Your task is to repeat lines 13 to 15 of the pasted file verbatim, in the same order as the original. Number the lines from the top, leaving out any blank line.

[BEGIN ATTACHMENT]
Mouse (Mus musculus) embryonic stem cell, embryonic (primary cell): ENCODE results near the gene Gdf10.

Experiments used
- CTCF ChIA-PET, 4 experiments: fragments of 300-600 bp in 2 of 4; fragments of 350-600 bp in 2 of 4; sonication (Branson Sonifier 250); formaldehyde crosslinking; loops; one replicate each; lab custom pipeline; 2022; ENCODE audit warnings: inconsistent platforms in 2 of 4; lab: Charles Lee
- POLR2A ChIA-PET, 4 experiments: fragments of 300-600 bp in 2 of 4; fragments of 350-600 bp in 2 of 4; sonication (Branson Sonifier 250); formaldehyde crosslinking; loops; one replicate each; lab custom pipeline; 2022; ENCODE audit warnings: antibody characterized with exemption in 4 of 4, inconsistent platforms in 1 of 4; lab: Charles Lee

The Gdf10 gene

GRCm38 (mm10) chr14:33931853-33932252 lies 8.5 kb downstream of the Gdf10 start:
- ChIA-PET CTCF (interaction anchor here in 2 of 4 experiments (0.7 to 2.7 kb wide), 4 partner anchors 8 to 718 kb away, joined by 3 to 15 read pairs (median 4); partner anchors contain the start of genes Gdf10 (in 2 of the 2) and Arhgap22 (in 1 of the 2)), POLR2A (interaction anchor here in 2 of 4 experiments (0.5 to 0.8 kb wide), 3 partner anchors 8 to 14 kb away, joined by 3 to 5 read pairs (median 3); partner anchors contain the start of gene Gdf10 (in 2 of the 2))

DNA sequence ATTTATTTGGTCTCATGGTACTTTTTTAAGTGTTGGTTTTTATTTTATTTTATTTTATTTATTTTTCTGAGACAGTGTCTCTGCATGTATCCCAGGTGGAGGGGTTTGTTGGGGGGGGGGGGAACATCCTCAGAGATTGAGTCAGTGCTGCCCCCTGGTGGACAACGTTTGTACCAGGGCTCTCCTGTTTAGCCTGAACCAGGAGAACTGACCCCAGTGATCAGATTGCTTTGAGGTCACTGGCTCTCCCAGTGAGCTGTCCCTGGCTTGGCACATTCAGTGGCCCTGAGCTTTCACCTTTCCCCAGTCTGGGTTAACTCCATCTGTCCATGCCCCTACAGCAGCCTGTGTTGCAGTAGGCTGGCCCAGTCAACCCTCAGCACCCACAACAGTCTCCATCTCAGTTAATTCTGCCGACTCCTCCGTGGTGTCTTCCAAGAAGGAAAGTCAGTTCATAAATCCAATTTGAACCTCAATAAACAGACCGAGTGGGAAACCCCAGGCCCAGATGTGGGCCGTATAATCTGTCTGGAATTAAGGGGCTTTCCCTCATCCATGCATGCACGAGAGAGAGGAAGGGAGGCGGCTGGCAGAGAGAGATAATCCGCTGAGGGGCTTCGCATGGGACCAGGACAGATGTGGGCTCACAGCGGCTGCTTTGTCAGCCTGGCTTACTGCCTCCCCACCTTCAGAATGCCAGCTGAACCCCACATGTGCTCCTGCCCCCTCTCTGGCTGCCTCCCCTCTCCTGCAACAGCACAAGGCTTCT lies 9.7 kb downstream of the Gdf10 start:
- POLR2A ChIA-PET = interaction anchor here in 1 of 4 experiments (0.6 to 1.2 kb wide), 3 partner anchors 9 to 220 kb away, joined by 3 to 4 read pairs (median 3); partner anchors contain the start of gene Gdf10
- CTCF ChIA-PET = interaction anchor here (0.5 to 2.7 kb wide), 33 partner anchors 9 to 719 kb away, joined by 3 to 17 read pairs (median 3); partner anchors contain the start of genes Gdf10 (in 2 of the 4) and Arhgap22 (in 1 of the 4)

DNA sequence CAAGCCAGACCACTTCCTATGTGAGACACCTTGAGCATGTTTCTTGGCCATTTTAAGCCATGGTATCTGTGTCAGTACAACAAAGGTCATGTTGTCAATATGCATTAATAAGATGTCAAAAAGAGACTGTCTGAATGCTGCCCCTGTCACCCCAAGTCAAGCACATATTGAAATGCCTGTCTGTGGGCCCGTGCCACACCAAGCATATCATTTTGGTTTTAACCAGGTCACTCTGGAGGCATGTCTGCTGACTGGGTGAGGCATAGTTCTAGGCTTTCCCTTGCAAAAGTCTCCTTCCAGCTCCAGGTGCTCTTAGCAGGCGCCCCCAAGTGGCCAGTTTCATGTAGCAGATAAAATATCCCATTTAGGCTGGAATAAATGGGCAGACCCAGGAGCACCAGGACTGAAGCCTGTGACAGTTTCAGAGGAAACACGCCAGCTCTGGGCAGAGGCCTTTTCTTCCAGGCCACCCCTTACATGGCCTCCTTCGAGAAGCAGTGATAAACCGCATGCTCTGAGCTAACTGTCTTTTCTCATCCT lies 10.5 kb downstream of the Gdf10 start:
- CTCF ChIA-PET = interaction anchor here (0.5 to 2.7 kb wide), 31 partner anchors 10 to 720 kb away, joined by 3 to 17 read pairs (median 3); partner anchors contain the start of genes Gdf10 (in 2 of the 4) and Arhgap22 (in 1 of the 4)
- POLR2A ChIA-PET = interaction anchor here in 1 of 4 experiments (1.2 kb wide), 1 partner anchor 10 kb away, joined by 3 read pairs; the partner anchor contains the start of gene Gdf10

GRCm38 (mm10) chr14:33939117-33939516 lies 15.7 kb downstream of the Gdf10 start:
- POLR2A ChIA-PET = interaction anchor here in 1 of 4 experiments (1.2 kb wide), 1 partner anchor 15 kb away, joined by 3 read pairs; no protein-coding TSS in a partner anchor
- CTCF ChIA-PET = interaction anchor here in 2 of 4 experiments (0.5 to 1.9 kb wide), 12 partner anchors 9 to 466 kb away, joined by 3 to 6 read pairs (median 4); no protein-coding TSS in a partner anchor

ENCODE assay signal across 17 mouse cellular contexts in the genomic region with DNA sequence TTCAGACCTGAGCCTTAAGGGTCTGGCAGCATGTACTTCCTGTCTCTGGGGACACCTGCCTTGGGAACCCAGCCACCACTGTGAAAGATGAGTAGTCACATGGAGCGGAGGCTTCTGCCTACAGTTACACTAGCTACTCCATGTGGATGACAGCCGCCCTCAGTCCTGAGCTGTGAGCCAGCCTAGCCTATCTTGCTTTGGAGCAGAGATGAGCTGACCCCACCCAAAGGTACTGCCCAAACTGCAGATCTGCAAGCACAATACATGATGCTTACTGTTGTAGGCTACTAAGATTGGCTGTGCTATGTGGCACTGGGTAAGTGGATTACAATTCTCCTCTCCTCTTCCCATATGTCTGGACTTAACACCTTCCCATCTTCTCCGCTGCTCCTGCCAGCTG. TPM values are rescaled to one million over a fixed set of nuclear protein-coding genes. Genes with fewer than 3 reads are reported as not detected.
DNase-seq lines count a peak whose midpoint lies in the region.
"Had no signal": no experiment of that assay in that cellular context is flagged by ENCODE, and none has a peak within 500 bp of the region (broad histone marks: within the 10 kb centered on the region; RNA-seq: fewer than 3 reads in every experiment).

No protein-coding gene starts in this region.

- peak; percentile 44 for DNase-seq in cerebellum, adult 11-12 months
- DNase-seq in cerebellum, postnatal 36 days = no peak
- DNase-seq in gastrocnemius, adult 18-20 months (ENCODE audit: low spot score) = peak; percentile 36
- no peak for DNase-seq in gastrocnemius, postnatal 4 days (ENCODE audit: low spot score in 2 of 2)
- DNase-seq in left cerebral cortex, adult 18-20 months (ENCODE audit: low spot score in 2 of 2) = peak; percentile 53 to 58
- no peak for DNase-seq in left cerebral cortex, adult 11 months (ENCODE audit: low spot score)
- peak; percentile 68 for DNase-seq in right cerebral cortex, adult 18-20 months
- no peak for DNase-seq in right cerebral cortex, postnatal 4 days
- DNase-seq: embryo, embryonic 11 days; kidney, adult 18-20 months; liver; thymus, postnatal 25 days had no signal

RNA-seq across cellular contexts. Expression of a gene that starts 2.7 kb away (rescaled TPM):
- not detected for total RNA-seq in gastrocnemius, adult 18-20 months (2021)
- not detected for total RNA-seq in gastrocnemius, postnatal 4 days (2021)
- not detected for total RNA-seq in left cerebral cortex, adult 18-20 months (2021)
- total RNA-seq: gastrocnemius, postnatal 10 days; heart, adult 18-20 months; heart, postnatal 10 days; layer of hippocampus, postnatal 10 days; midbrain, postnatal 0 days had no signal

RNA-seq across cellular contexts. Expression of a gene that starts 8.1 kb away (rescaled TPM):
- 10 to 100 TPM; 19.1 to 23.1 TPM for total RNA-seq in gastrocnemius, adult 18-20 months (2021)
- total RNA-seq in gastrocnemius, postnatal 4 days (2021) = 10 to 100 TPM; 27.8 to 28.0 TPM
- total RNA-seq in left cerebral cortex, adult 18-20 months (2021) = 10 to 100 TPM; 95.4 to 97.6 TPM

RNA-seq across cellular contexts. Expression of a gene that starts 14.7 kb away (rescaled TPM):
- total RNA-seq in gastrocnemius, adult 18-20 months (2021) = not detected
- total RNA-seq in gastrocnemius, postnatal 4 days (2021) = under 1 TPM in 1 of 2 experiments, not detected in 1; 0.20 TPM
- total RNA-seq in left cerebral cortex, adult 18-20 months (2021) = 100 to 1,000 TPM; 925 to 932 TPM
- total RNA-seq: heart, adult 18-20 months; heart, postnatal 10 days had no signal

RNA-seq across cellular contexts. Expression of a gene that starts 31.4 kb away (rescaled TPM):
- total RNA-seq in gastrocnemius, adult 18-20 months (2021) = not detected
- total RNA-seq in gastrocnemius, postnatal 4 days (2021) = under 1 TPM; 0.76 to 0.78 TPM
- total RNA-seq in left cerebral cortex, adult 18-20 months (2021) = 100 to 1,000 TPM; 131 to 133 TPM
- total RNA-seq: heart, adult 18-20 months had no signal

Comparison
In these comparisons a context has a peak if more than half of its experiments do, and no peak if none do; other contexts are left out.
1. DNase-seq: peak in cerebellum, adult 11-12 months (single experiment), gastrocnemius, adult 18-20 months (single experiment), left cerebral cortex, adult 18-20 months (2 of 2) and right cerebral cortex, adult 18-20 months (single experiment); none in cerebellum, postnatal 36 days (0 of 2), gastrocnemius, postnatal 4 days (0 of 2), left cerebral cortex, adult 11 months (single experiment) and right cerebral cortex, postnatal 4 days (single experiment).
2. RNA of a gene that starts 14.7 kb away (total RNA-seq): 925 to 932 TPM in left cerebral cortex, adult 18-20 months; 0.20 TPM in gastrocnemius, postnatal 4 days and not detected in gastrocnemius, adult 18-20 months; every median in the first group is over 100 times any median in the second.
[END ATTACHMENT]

- POLR2A ChIA-PET = interaction anchor here in 1 of 4 experiments (1.2 kb wide), 1 partner anchor 10 kb away, joined by 3 read pairs; the partner anchor contains the start of gene Gdf10

GRCm38 (mm10) chr14:33939117-33939516 lies 15.7 kb downstream of the Gdf10 start:
- POLR2A ChIA-PET = interaction anchor here in 1 of 4 experiments (1.2 kb wide), 1 partner anchor 15 kb away, joined by 3 read pairs; no protein-coding TSS in a partner anchor